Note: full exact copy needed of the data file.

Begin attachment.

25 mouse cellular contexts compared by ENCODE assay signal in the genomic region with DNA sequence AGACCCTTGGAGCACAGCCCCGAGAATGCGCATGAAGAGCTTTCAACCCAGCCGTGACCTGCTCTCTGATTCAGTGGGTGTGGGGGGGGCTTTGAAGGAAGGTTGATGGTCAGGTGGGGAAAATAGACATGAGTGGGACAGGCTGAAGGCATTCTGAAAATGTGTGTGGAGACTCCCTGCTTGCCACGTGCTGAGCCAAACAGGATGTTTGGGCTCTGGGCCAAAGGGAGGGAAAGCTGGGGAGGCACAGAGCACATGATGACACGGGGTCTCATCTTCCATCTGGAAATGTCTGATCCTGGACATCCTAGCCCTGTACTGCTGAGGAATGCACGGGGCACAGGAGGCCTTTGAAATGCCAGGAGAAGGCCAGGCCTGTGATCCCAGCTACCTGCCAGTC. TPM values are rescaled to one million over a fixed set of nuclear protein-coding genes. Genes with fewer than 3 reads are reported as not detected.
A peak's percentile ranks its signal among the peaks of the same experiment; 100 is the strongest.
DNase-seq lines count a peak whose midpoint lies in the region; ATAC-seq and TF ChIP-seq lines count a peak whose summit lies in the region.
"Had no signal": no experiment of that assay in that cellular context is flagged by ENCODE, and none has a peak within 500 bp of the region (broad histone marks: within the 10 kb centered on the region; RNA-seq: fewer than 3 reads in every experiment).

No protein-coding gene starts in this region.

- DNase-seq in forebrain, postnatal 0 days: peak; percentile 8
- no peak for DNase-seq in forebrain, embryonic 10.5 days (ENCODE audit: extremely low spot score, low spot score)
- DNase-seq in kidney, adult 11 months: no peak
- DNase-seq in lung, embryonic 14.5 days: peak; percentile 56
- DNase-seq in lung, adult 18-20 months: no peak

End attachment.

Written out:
25 mouse cellular contexts compared by ENCODE assay signal in the genomic region with DNA sequence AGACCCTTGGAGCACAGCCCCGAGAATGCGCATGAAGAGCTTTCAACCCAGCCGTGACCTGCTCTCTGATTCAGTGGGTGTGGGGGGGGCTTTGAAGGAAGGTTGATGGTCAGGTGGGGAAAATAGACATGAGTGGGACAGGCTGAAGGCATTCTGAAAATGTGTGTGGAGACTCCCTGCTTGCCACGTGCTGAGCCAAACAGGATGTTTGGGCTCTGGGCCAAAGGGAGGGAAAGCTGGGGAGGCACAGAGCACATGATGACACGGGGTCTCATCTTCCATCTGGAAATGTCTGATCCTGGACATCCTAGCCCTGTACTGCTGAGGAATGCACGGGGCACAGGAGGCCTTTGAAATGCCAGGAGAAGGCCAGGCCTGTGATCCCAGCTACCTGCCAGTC. TPM values are rescaled to one million over a fixed set of nuclear protein-coding genes. Genes with fewer than 3 reads are reported as not detected.
A peak's percentile ranks its signal among the peaks of the same experiment; 100 is the strongest.
DNase-seq lines count a peak whose midpoint lies in the region; ATAC-seq and TF ChIP-seq lines count a peak whose summit lies in the region.
"Had no signal": no experiment of that assay in that cellular context is flagged by ENCODE, and none has a peak within 500 bp of the region (broad histone marks: within the 10 kb centered on the region; RNA-seq: fewer than 3 reads in every experiment).

No protein-coding gene starts in this region.

- DNase-seq in forebrain, postnatal 0 days: peak; percentile 8
- no peak for DNase-seq in forebrain, embryonic 10.5 days (ENCODE audit: extremely low spot score, low spot score)
- DNase-seq in kidney, adult 11 months: no peak
- DNase-seq in lung, embryonic 14.5 days: peak; percentile 56
- DNase-seq in lung, adult 18-20 months: no peak